For the first time since the stress-test rate last increased (in May 2018), a major bank has cut its 5-year posted rate below 5.34%.
RBC confirmed the move Saturday morning, lowering its trend-setting posted 5-year fixed by 15 basis points to 5.19%.
Speculation has been running rampant in the industry about the government persuading banks to keep their 5-year posted rates propped up. With housing risk still elevated, people’s theory was that regulators wanted to see the minimum qualifying rate stay at 5.34%. That makes the mortgage stress test harder to pass, thus tempering real estate demand.
OSFI, for its part, suggests it has no such involvement. It told us Saturday that “business decisions including [setting posted rates] are made by the banks.”
We also reached out to the Department of Finance for its take, given its history of influencing bank pricing. We’ll update this story once they respond.
Why This Matters
Lenders and consumers have been waiting for banks to drop their 5-year posted rates for months, but banks have held out. In fact, despite 5-year bond yields falling 113 bps since their November high, the benchmark posted rate hasn’t fallen one iota.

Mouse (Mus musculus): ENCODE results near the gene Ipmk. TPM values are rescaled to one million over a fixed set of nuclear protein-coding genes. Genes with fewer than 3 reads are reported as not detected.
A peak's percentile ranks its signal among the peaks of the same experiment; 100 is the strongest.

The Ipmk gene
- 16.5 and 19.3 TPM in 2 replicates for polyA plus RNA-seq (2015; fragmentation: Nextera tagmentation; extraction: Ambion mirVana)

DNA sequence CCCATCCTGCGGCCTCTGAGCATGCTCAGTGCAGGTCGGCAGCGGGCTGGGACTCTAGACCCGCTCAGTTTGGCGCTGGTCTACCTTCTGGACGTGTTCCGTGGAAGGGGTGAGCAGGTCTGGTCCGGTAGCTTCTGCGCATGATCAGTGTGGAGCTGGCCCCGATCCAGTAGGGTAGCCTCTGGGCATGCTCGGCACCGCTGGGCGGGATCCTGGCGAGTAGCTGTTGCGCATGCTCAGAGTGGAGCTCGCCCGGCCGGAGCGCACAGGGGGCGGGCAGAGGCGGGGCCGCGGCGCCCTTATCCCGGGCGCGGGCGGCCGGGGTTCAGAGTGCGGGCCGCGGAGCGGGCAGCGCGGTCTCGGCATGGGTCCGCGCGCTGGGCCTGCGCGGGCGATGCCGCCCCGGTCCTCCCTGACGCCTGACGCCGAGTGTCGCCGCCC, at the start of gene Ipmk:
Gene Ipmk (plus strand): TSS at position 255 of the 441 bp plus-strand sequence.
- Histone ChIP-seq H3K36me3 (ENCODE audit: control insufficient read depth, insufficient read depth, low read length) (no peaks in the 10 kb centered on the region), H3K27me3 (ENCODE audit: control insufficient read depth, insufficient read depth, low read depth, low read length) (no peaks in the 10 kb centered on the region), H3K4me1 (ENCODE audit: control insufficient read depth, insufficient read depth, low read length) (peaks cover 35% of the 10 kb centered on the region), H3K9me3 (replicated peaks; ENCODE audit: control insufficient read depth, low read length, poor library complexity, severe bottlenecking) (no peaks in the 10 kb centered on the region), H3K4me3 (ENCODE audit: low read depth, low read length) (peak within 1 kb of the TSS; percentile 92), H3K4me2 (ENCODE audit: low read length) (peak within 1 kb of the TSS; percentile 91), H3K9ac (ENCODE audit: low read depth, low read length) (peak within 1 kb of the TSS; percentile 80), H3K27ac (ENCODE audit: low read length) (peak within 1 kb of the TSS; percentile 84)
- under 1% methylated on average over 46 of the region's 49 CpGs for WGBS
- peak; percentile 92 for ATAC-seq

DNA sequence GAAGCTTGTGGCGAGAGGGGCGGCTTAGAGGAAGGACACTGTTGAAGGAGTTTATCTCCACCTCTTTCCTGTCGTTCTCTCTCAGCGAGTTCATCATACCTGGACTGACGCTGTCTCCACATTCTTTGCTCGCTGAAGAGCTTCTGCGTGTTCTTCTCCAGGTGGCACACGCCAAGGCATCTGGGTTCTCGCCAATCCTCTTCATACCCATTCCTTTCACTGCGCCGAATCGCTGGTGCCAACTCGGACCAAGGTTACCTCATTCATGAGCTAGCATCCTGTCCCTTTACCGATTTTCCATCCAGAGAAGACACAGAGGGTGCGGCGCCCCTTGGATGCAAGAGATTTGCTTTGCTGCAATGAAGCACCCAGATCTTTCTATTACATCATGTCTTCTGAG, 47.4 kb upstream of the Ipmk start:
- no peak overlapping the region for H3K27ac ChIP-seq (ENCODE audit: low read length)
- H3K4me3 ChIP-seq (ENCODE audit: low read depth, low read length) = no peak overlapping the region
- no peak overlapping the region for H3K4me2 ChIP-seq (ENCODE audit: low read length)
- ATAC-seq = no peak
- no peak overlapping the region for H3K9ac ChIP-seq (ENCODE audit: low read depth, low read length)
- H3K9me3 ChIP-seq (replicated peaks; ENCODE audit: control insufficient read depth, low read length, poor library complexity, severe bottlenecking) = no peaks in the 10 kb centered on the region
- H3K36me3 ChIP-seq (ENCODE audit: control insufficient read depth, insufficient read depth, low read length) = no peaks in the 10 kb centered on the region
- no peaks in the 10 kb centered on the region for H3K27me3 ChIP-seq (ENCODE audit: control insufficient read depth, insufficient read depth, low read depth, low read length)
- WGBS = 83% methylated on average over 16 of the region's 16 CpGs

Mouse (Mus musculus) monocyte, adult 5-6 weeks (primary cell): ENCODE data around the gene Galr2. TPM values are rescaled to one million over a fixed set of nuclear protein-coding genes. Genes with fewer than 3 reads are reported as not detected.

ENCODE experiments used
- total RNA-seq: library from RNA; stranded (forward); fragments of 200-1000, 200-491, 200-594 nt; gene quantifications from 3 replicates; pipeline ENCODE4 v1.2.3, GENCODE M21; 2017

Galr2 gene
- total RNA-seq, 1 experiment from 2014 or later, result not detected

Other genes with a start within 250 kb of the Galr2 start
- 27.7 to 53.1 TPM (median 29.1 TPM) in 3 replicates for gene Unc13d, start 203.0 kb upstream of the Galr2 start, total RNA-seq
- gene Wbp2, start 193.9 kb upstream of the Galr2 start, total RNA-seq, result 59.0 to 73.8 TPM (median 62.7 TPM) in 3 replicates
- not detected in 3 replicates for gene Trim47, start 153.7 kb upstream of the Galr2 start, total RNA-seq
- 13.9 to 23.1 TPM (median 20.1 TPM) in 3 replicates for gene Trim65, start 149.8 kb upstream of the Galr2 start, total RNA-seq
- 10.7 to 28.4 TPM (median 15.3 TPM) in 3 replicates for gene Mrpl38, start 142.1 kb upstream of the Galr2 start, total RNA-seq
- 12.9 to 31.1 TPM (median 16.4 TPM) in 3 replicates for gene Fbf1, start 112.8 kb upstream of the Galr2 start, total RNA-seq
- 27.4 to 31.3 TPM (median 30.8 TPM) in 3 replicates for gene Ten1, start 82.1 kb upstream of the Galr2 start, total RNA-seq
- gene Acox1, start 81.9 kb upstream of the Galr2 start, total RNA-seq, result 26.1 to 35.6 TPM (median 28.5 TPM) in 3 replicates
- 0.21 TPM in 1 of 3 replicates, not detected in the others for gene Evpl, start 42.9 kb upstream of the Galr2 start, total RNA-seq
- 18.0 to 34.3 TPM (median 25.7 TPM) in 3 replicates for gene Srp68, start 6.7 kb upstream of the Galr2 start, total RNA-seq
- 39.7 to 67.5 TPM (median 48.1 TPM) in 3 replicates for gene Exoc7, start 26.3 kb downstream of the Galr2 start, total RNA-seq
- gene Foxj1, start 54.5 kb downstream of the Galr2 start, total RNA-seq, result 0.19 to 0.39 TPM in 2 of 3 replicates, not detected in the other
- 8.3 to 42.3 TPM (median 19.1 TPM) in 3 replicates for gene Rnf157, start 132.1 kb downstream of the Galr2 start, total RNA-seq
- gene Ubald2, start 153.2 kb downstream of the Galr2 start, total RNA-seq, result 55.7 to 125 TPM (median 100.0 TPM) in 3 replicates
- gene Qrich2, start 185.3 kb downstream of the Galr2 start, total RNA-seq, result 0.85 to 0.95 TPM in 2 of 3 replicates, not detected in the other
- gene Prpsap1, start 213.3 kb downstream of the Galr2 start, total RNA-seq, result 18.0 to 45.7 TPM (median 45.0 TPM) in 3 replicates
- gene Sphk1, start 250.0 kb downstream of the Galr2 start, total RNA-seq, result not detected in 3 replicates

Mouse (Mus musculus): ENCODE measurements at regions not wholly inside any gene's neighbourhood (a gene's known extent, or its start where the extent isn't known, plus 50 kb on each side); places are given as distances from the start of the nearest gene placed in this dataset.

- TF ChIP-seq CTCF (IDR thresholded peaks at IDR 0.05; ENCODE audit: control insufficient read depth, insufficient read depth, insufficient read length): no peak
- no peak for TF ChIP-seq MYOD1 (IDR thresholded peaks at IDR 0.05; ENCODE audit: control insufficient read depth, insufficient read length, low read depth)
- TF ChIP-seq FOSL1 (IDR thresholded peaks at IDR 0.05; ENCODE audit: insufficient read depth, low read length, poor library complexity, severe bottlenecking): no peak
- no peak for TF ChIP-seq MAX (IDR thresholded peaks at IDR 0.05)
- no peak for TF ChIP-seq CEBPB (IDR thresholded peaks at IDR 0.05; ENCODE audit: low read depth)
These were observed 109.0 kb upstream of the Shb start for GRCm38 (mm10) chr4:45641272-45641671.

Lower posted rates have three benefits in that they:
- Reduce fixed-rate mortgage penalties (other things equal)
- That’s due to how banks calculate interest rate differential charges
- Reduce the stress-test rate
- The mortgage qualifying rate is based on a mode average of the Big 6 banks’ 5-year posted rates
- Allow discounted rates to be reset lower for borrowers who’ve locked in but have not yet closed their mortgage
- This is true for some lenders, not all.
De-Stressing the Stress Test
The government’s stress-test rate hasn’t fallen since September 2016. A decrease this time around would require at least two more banks to follow RBC in cutting their 5-year posted rates.
If that led to the minimum qualifying rate dropping from 5.34% to 5.19%, the median 2+ person family making $92,700 with 20% down could theoretically afford up to 1.4% more house.
That’s not huge, but it is about $7,600 in additional buying power—using the above example.
Of course, a 15-bps cut in the stress test would have little impact on its own. But if it’s the start of multiple posted-rate cuts, it’s significant. A gentler stress test would bolster Canadian real estate psychology at a pivotal moment, with recession risk making headlines and home prices struggling to stabilize. Easier qualification would also slightly boost refinance volumes.
Sidebar: RBC also cut the following advertised fixed-rate “specials”:
4-year: 3.14% to 3.09%
5-year: 3.39% to 3.24%
…as well as the following posted fixed rate:
4-year: 5.04% to 4.99%